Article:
DR. GERBERDING: Well, as I said, Bob, the number of people eligible to receive flu vaccine under our recommendations is about 185 million people. We know for sure that there are people out there who meet the criteria for our immunization who are not going to get vaccinated this year and who wouldn't normally have gotten vaccinated in any circumstances based on our past 10 years of vaccination. But whether or not there are people who want to be vaccinated or whose clinicians are encouraging them to be vaccinated, who can access the vaccine, is something that we're in the process of actively assessing.
The official recommendations for people who are recommended to receive vaccine is exactly as we stated in our press release. Those are people over age 50, people with chronic conditions, people between the ages of 6 months and 23 months, health care workers and other contacts of people in those high-risk groups. But given the fact that at the local level there are clinicians who have patients who need vaccination and they have access to limited supplies today, it only makes sense that they would put the emphasis on the people with the advanced age or the chronic medical conditions or the little children, because those really are the people most vulnerable.
Healthy people with no chronic medical conditions between the ages of 50 and 64 may be at a slight increase of influenza complications, but not nearly the risk that people with underlying diseases are. So we're certainly asking people to use some common sense and look at this as a supply and demand issue.
We wish we didn't have to have these caveats, but the reality is right now we have a gap between what we wish we had and what we have, and we're just doing the best we can to try to get the vaccine to the people who need it the most.
I'll take a question over here.
QUESTION: Hi. David Wahlbergfrom the Atlanta Journal-Constitution. Does the situation with you, with the vaccine shortage, suggest that the government should consider stockpiling some of the vaccine each year? And/or are there any other changes the government could make to alleviate this in the future?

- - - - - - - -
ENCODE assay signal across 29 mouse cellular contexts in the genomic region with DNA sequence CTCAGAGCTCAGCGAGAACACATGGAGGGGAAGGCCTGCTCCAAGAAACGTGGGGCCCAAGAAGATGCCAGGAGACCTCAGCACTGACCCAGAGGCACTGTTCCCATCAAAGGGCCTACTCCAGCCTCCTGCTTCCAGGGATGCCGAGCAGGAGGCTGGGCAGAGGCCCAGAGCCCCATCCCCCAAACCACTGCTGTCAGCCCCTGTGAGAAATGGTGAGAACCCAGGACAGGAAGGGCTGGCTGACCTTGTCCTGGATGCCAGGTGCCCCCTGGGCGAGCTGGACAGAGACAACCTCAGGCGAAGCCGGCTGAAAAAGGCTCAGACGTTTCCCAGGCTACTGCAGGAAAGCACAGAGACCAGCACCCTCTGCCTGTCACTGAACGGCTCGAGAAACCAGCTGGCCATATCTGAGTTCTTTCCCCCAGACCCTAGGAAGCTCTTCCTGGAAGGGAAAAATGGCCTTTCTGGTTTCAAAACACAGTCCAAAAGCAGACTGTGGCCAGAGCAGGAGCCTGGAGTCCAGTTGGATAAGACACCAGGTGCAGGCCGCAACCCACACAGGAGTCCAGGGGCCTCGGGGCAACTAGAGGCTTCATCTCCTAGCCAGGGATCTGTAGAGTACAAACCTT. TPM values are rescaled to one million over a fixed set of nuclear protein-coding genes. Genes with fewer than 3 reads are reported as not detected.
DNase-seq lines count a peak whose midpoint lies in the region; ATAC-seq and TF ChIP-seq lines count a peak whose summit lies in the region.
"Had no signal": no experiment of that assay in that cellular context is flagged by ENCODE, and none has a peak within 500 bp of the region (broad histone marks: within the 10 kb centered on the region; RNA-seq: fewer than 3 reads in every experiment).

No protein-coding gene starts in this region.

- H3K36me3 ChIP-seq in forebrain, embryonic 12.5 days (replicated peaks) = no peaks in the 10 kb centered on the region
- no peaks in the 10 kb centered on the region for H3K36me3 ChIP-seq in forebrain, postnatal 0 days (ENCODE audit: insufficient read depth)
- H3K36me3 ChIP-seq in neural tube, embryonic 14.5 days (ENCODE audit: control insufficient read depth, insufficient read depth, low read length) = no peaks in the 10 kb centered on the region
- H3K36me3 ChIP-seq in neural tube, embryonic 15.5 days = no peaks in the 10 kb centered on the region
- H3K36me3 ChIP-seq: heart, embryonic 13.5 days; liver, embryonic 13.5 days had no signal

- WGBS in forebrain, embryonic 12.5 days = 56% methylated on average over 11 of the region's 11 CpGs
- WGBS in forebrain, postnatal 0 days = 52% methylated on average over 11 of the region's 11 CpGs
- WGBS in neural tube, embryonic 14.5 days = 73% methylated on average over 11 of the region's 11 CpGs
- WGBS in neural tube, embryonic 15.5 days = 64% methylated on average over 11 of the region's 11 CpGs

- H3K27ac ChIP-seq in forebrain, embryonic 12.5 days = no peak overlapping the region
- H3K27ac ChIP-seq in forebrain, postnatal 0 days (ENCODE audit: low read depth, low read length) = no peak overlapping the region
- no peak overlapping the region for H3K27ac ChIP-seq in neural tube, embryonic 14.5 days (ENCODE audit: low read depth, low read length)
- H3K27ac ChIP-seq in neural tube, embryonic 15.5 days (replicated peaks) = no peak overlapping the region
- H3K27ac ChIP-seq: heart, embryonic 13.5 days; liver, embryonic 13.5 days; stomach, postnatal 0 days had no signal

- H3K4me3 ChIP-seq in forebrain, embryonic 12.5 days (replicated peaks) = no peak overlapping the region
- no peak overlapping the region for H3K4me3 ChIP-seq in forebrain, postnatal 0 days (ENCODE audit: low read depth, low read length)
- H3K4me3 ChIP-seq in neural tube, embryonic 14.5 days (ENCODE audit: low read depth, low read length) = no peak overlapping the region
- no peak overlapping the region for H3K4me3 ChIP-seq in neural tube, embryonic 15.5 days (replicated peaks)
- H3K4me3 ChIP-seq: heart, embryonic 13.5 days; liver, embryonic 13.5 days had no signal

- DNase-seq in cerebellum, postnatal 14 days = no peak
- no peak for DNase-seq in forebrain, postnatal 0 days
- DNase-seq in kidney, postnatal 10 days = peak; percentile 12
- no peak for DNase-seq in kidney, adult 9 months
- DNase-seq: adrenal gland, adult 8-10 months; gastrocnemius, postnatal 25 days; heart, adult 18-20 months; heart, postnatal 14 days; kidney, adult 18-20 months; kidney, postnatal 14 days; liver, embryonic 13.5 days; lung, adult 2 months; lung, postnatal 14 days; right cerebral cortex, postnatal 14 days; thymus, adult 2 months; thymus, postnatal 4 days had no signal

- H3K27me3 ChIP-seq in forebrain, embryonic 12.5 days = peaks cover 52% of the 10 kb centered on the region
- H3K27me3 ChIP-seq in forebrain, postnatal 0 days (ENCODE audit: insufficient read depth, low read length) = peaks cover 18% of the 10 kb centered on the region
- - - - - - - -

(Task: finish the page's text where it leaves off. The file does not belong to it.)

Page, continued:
DR. GERBERDING: Well, we are certainly looking at options that would help us have a surge capacity to add more vaccine to the system if we needed to. Obviously, the manufacturer is not eager to make more than they need if they have to throw it away and lose money on it. So one of the options is for the federal government to either purchase vaccine or to guarantee that if there's unsold vaccine, that we would pay a price for it to protect the manufacturer in the back.
And that's an option. It's not a decision at this point in time. We all have to recognize that it will be expensive, because most years we will throw away vaccine.
So our dilemma from a public health perspective, is how do we get all of those 185 million people vaccinated and at the same time how do we get the vaccine manufacturers to not put themselves at financial risk for making more vaccine than they're going to be able to sell?
We all recognize this is a dilemma, and we are exploring both the practical aspects of the solution, as well as the financial implications, and that's part of the reason why we have to work with the administration and work with Congress to see how we can prevent this from happening in the future.
Let me take another telephone question, please.
OPERATOR: Thank you. Anita Manning with the USA Today, your line is now open.
QUESTION: Thank you.
Dr. Gerberding, let's see, I have a couple of questions. One of them is about vaccine failure rates. Have you had any reports about how much that's occurring? And I also wanted to ask about the pandemic influenza plan that you mentioned, $100 million, if that goes through, would that then allow state health departments to better track annual flu or would it just kick in for pandemic?
And then I'll go off the line, but I do have one more question, but I'll try to come back later. Thanks.
DR. GERBERDING: Let me just address those two questions.
First of all, in terms of vaccine failures, every year there are vaccine failures, even if there's a perfect match between the vaccine and the strains of virus that are circulating in the community because the vaccine is not 100-percent efficacious. So we have situations this year where we are evaluating the possibility of vaccine failure, but that's not at all unusual. We won't be able to say anything concrete about the efficacy of this year's vaccine until we are much further into the flu season, and we have much more data than we have right now, but obviously it's an important question that we're working hard to evaluate.
The second question, I forgot. Can you come back on and ask me the second question?
QUESTION: Are you there? Can you hear me?
DR. GERBERDING: I can hear you.